30.09.2016 Views

Apple Mac OS X Server v10.5 - Glossary - Mac OS X Server v10.5 - Glossary

Apple Mac OS X Server v10.5 - Glossary - Mac OS X Server v10.5 - Glossary

Apple Mac OS X Server v10.5 - Glossary - Mac OS X Server v10.5 - Glossary

SHOW MORE
SHOW LESS

Create successful ePaper yourself

Turn your PDF publications into a flip-book with our unique Google optimized e-Paper software.

Mac OS X Server

Glossary

For Mac OS X Server,

Xserve, and Xsan


K Apple Inc.

© 2007 Apple Inc. All rights reserved.

The owner or authorized user of a valid copy of

Mac OS X Server software may reproduce this

publication for the purposes of learning to use such

software. No part of this publication may be reproduced

or transmitted for commercial purposes, such as selling

copies of this publication or for providing paid-for

support services.

Every effort has been made to ensure that the

information in this manual is accurate. Apple Inc.

is not responsible for printing or clerical errors.

Apple

1 Infinite Loop

Cupertino, CA 95014-2084

408-996-1010

www.apple.com

The Apple logo is a trademark of Apple Inc., registered

in the U.S. and other countries. Use of the “keyboard”

Apple logo (Option-Shift-K) for commercial purposes

without the prior written consent of Apple may

constitute trademark infringement and unfair

competition in violation of federal and state laws.

Apple, the Apple logo, AirPort, AppleTalk, FireWire,

iTunes, Mac, Macintosh, the Mac logo, Mac OS, and

QuickTime are trademarks of Apple Inc., registered in

the U.S. and other countries.

Apple Remote Desktop, Finder, and Safari are

trademarks of Apple Inc.

Adobe and PostScript are trademarks of Adobe Systems

Incorporated.

The Bluetooth ® word mark is a registered trademark

owned by the Bluetooth SIG, Inc. and any use of such

marks by Apple is under license.

Java and all Java-based trademarks and logos are

trademarks or registered trademarks of Sun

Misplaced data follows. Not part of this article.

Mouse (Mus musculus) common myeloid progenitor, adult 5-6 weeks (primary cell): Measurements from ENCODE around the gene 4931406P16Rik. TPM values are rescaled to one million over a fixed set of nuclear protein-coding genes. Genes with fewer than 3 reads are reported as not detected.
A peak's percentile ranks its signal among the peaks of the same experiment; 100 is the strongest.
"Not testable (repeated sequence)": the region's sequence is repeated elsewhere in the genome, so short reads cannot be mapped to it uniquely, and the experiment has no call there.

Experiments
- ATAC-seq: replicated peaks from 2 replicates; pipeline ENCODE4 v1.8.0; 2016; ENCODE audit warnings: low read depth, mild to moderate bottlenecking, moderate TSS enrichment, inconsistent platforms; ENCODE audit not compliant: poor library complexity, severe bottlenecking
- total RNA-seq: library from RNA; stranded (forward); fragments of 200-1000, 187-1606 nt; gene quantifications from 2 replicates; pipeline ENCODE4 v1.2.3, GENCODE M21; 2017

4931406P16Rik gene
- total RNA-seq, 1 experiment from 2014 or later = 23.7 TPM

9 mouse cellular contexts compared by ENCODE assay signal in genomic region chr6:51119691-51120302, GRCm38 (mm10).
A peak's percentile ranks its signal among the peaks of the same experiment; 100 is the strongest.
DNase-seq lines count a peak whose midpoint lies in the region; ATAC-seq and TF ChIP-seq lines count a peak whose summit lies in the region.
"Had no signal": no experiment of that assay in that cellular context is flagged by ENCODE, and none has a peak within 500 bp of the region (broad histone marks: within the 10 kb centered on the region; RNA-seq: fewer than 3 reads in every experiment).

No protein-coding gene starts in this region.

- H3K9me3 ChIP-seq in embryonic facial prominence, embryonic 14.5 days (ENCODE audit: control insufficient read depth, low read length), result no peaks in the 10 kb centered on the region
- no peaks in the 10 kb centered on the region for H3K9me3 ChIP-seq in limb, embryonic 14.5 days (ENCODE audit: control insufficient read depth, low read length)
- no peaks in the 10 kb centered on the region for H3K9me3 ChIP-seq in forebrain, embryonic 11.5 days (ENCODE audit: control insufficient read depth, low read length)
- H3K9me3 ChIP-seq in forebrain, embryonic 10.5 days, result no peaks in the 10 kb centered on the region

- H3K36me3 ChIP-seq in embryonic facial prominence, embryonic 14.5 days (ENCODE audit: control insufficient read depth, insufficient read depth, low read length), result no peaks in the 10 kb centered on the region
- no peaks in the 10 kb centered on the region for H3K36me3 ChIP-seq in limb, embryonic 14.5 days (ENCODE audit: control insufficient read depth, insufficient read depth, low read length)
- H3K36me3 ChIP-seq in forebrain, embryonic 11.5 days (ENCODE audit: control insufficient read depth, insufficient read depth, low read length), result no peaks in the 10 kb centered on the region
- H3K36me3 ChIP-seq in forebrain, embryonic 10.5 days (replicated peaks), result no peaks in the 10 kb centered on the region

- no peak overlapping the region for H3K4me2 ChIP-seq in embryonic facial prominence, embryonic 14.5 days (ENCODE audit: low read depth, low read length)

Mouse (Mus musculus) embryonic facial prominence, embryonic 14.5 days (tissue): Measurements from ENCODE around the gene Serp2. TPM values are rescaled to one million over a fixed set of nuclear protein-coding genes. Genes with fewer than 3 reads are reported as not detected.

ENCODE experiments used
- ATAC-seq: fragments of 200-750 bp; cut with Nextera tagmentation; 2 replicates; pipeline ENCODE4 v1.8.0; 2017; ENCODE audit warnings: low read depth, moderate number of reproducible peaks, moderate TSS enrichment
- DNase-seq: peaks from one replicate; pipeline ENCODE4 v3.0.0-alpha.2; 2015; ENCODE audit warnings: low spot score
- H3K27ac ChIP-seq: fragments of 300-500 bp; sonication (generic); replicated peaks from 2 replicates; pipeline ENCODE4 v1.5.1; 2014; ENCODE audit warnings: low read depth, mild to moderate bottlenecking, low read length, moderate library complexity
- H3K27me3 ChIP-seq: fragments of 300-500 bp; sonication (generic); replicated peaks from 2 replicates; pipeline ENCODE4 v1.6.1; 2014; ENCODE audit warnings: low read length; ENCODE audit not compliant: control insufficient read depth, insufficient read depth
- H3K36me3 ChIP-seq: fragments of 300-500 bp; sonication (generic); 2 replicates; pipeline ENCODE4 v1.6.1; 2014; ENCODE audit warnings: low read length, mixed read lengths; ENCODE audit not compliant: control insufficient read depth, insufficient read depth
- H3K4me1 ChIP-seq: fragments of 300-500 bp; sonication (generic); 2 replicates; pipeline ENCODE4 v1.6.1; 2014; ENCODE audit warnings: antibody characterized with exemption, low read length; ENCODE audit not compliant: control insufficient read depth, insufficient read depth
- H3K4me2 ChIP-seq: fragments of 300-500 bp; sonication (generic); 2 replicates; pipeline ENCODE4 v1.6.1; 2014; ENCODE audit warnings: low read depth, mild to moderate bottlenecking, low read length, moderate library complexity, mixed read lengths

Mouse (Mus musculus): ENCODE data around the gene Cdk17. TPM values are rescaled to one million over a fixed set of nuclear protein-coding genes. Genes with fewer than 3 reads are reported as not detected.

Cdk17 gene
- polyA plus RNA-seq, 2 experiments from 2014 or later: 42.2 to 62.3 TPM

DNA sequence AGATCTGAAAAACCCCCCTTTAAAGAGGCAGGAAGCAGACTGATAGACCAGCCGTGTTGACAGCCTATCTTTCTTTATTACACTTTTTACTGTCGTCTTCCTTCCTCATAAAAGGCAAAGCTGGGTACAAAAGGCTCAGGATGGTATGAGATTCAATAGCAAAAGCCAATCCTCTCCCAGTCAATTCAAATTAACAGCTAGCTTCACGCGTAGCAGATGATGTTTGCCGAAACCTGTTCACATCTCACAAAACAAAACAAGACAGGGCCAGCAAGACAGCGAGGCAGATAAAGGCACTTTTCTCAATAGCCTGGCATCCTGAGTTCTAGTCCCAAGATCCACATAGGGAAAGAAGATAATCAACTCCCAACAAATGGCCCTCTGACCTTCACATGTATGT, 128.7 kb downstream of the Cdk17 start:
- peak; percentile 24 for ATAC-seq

Microsystems, Inc. in the U.S. and other countries.

StorNext and ADIC are registered trademarks of

Advanced Digital Information Corporation.

UNIX is a registered trademark of The Open Group.

Other company and product names mentioned herein

are trademarks of their respective companies. Mention

of third-party products is for informational purposes

only and constitutes neither an endorsement nor a

recommendation. Apple assumes no responsibility with

regard to the performance or use of these products.

019-0936/2007-09-01


About This Glossary

Preface

This book is a compilation of terms and definitions that

appear in individual guides.

This book lists all the terms that appear in the individual glossaries of guides to

Mac OS X Server, Xsan, and Xserve.

Getting Additional Information

For more information, consult these resources:

Read Me documents—important updates and special information. Look for them on

the server installation discs.

Mac OS X Server website (www.apple.com/server/macosx)—a gateway to extensive

product and technology information.

AppleCare Knowledge Base (kbase.info.apple.com)—access to hundreds of articles

from Apple’s support organization.

Apple customer training (train.apple.com)—instructor-led and self-paced courses for

honing your server administration skills.

Apple discussion groups (discussions.info.apple.com)—a way to share questions,

knowledge, and advice with other administrators.

Apple mailing list directory (www.lists.apple.com)—subscribe to mailing lists so you

can communicate with other administrators using email.

3


4 Preface About This Glossary


Server Glossary

Glossary

802.11b, 802.11g, 802.11n Wireless networking protocols.

A

A record The DNS address record type that translates domain names to IP (IPv4)

addresses.

AAAA record The DNS record type that translates domain names to IPv6 addresses.

access control A method of controlling which computers can access a network or

network services.

access control list See ACL.

access file A text file named qtaccess that contains information about users and

groups who are authorized to view media in the directory in which the access file is

stored.

access privileges See permissions.

ACE Access Control Entry. An entry within the ACL that controls access rights. See ACL.

ACL Access Control List. A list, maintained by a system, that defines the rights of users

and groups to access resources on the system.

Active Directory The directory and authentication service of Microsoft Windows 2000

Server, Windows Server 2003, and Windows Server 2003 R2.

active-active Refers to two computer systems that share processing tasks to provide

high performance. Compare to active-passive.

active-passive Refers to two computer systems, one of which performs tasks, the other

of which acts as a backup if the first fails. Compare to active-active.

address A number or other identifier that uniquely identifies a computer on a network,